Trump 'open' to Moscow visit after Putin extends invite
US President Donald Trump is "open" to travelling to Moscow after a surprise invite from Russian President Vladimir Putin, the White House has said.
Mr Putin said on Friday he is ready to travel to the US under the right conditions and has invited Mr Trump to Moscow for a second meeting.
The pair met last week for closed-door talks in Helsinki.
The invite comes two days after the White House said it would postpone Mr Putin's autumn visit until next year.
"President Trump looks forward to having President Putin to Washington after the first of the year, and he is open to visiting Moscow upon receiving a formal invitation," Mrs Sanders said in a statement on Friday.
Her statement was in response to Mr Putin, who earlier had said at a news conference in South Africa that he was "ready" for a follow-up meeting with President Trump.
"We are ready for such meetings. We are ready to invite President Trump to Moscow. Be my guest. He has such an invitation, I told him that," Mr Putin said while speaking at the Brazil, Russia, India and China (BRIC) economic summit in Johannesburg, South Africa.
"I understand perfectly that President Trump has a desire to hold further meetings, and I am ready to come to Washington if appropriate conditions for work are created."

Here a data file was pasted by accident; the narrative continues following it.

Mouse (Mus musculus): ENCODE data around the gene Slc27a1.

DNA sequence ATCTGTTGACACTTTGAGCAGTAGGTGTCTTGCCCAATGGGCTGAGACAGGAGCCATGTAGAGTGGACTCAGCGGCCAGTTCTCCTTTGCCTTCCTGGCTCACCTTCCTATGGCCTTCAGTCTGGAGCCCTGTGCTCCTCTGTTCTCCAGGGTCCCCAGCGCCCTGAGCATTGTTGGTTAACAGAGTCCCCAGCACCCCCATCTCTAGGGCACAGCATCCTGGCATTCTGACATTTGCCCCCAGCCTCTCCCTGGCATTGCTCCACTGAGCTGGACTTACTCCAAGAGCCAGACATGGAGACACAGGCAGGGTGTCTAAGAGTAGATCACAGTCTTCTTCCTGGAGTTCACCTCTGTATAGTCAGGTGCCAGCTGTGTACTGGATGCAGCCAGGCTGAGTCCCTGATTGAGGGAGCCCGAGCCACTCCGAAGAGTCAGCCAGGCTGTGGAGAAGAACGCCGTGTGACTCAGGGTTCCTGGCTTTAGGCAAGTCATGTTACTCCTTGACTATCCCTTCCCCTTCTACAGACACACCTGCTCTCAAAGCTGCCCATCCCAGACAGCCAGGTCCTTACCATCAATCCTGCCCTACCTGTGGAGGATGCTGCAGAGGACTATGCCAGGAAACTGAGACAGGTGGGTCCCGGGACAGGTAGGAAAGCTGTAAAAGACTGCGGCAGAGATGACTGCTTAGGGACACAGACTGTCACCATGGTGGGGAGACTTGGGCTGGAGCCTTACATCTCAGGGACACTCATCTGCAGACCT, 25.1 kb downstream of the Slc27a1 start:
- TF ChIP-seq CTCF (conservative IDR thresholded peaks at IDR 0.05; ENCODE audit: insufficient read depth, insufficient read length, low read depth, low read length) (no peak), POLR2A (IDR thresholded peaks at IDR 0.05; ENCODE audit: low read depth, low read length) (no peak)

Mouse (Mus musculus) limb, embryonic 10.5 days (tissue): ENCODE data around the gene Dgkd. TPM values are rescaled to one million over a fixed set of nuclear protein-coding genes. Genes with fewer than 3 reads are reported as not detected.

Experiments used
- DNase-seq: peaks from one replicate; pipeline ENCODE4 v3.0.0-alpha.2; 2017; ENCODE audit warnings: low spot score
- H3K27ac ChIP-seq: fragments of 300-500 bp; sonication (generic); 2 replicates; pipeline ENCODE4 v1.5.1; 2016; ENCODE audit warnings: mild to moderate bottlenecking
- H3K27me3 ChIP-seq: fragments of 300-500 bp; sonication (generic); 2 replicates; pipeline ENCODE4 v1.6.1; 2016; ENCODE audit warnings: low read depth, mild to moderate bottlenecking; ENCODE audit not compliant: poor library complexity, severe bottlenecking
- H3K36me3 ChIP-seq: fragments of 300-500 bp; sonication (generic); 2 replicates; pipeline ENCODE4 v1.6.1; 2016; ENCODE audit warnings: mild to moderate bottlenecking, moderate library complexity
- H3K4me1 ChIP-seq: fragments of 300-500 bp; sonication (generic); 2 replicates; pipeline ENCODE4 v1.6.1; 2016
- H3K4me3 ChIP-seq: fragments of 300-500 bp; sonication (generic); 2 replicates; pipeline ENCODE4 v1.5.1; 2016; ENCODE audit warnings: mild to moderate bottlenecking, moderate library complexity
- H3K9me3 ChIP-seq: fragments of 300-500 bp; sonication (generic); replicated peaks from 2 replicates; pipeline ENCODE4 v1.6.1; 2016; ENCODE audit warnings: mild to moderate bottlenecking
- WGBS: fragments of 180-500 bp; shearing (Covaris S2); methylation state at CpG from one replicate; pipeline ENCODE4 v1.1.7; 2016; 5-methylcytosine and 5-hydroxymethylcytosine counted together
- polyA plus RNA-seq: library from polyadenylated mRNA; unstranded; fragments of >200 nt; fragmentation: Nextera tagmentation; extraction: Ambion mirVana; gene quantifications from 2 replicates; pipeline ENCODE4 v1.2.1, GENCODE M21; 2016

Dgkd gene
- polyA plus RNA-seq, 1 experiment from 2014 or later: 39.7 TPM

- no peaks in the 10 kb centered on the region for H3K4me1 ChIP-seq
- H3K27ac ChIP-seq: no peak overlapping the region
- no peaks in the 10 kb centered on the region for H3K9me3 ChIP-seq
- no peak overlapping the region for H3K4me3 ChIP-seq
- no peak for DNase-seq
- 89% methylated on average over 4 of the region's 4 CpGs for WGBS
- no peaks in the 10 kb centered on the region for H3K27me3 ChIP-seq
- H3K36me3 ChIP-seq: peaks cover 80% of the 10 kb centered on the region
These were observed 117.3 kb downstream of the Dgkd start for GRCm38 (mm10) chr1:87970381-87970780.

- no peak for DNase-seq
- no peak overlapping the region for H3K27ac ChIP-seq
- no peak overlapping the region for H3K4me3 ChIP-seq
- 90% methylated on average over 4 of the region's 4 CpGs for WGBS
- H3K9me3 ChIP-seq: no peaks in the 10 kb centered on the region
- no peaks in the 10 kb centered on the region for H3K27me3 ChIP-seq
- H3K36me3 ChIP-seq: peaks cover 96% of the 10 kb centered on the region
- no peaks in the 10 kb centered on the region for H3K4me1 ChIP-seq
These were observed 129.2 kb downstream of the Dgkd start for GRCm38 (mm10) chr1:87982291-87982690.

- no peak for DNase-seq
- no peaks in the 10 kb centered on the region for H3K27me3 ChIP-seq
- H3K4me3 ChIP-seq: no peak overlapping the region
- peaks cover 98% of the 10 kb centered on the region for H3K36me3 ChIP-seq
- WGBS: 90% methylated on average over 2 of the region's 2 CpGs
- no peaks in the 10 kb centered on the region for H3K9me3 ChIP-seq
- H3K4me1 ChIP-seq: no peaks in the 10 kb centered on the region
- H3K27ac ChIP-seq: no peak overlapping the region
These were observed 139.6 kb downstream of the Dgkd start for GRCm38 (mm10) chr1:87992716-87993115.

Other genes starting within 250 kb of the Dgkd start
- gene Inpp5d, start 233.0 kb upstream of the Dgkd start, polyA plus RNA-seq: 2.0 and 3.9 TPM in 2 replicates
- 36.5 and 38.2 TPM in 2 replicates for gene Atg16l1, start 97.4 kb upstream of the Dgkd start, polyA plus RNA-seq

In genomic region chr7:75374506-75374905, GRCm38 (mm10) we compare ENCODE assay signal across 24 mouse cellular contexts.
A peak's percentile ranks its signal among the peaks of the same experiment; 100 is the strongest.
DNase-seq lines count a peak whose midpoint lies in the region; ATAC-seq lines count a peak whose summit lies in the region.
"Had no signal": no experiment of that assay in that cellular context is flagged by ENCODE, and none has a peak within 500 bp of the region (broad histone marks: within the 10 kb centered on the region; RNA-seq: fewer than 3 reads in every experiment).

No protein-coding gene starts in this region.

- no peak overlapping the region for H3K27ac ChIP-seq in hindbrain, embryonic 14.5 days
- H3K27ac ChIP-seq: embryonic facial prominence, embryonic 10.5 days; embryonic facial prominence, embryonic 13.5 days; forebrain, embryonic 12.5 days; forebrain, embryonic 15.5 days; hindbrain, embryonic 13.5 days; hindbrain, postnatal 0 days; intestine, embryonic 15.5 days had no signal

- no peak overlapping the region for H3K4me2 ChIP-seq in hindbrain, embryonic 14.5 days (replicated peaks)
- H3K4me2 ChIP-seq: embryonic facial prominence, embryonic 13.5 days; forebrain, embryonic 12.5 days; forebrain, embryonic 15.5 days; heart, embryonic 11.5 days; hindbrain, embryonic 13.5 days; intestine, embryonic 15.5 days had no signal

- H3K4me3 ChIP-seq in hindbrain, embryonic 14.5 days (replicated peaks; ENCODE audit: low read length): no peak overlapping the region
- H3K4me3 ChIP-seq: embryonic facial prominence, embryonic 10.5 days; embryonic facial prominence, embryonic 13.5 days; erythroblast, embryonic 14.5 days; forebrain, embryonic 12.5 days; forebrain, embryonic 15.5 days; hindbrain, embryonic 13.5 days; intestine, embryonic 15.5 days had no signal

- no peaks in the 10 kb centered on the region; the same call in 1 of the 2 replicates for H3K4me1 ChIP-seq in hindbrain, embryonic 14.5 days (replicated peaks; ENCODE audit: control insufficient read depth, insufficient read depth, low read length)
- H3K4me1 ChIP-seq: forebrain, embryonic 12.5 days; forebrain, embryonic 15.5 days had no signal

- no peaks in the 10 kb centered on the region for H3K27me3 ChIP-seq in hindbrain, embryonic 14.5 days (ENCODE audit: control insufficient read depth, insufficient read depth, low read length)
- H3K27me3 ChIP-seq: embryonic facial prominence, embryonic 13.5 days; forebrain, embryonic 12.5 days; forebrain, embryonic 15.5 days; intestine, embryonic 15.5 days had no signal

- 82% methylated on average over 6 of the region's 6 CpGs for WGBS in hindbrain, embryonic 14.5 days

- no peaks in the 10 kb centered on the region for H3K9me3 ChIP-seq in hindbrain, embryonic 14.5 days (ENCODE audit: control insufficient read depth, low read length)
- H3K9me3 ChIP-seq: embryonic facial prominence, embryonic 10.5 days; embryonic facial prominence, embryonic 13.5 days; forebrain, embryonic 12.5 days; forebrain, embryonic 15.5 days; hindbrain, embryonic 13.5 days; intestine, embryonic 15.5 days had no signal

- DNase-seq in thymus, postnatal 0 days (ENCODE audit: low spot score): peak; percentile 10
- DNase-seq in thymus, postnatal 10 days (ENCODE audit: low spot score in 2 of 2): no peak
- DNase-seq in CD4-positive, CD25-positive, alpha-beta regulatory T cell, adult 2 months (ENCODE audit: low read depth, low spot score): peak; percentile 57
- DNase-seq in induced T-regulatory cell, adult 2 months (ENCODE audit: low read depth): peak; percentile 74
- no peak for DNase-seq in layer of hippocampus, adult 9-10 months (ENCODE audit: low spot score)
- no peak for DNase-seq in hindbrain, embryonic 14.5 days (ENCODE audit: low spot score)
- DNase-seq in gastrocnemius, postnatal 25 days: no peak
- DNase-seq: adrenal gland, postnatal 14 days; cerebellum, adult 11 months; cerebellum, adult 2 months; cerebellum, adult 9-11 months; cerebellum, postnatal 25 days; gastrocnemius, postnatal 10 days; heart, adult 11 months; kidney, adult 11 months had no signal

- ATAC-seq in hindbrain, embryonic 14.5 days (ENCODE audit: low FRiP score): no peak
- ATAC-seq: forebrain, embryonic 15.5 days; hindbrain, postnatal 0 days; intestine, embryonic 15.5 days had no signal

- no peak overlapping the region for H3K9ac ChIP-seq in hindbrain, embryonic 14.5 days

Mr Putin did not detail what "conditions" would have to be met.
- Why is Trump meeting Putin a big deal?
- All you need to know about Trump Russia story
- Putin and Trump in their own words
He went on to praise Mr Trump, saying he "strives to fulfil the promises, above all, given to voters".
Both leaders have called the Helsinki meeting successful, and Mr Putin rounded on US summit critics earlier this month for wanting to sacrifice the US-Russia relationship over "narrow party interests".
Mr Trump drew ire at the meeting when he contradicted US intelligence agencies by backing away from blaming Russia for meddling in the 2016 election. He later said he had misspoken at the summit.
Last week, Mr Trump had suggested that Mr Putin should visit Washington this autumn.
The announcement of a second summit appeared to come as a surprise to Mr Trump's director of national intelligence, Dan Coats, who said he still did not know what the two leaders had discussed during their meeting.
The Kremlin did not immediately accepted Mr Trump's first offer. Kremlin aide Yuri Ushakov told Reuters that it seemed likely a second meeting would happen at an international event both leaders would attend.
On Wednesday, National Security Adviser John Bolton said that the president instead "believes that the next bilateral meeting with President Putin should take place after the Russia witch hunt is over," referring to US special counsel Robert Mueller's investigation into allegations of Russian interference in the 2016 presidential election and whether there was collusion among the Trump campaign team.
Both Mr Putin and Mr Trump deny the allegations.
Mr Bolton suggested the meeting would instead take place in 2019.
Amid talks of a summit sequel, US Secretary of Defense Jim Mattis said on Friday he is "considering" talks with his Russian counterpart.
Speaking to reporters at the Pentagon, Mr Mattis said: "I am considering meeting with my counterpart, but there's been no decision."
If these talks do pan out, they would be the first since 2015.